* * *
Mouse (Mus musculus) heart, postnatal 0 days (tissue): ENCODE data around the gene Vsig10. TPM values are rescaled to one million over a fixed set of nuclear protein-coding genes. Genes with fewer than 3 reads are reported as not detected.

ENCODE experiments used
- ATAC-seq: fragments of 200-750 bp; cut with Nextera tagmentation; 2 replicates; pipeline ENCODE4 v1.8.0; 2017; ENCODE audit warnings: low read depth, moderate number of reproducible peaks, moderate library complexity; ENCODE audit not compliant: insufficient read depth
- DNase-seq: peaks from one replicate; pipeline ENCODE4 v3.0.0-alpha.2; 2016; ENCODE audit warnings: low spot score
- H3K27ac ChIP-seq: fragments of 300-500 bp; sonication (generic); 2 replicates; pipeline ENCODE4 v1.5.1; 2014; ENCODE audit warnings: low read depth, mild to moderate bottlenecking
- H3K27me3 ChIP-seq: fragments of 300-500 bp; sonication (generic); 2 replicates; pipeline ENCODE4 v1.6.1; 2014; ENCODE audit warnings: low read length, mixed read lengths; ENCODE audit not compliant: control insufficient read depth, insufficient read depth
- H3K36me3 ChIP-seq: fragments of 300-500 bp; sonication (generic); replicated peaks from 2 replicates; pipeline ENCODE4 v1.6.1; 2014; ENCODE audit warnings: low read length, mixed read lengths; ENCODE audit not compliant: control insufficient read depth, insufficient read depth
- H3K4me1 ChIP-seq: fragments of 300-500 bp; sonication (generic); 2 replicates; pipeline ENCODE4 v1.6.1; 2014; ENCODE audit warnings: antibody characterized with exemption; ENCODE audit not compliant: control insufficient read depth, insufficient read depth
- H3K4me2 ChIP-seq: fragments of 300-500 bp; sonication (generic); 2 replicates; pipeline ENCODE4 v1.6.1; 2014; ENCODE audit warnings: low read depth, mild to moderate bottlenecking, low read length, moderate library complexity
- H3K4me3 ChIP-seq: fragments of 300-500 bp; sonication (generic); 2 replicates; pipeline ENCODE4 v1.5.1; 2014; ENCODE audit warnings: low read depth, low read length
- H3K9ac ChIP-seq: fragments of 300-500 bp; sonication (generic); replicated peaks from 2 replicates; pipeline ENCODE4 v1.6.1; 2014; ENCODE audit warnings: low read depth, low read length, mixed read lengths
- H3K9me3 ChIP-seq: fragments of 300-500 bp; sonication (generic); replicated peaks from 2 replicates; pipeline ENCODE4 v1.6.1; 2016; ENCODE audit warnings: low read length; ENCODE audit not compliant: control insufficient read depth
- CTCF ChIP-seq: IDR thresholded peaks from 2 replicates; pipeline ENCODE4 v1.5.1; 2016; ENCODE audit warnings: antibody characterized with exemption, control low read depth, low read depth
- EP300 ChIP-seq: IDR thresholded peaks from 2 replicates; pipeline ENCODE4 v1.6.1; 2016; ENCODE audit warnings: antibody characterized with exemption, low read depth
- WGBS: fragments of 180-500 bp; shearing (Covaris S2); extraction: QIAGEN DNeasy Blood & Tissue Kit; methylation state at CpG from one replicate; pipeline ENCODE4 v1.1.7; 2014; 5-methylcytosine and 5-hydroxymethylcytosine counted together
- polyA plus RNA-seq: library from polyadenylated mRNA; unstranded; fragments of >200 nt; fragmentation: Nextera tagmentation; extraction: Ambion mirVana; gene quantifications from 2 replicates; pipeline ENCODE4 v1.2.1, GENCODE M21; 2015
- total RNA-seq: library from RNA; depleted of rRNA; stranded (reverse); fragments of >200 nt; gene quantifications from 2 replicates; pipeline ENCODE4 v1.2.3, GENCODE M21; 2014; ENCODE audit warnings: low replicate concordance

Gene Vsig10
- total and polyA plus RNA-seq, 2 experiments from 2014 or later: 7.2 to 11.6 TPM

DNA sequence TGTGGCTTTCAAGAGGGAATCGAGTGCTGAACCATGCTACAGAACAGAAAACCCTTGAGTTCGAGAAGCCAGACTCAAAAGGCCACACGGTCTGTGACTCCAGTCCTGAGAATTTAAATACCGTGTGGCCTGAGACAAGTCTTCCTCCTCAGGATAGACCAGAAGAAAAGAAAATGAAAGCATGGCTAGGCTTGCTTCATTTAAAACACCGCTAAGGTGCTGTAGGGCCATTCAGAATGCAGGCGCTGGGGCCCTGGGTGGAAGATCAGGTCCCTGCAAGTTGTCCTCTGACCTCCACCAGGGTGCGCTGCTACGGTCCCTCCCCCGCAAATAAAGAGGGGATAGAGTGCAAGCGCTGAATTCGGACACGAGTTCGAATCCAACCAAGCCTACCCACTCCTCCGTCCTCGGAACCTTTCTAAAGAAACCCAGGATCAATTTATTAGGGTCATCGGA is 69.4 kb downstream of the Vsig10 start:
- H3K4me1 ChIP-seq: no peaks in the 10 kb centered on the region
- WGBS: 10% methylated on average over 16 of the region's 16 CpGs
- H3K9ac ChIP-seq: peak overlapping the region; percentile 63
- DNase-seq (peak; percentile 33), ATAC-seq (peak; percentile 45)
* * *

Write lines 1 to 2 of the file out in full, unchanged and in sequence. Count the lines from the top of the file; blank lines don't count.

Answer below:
Mouse (Mus musculus) heart, postnatal 0 days (tissue): ENCODE data around the gene Vsig10. TPM values are rescaled to one million over a fixed set of nuclear protein-coding genes. Genes with fewer than 3 reads are reported as not detected.

ENCODE experiments used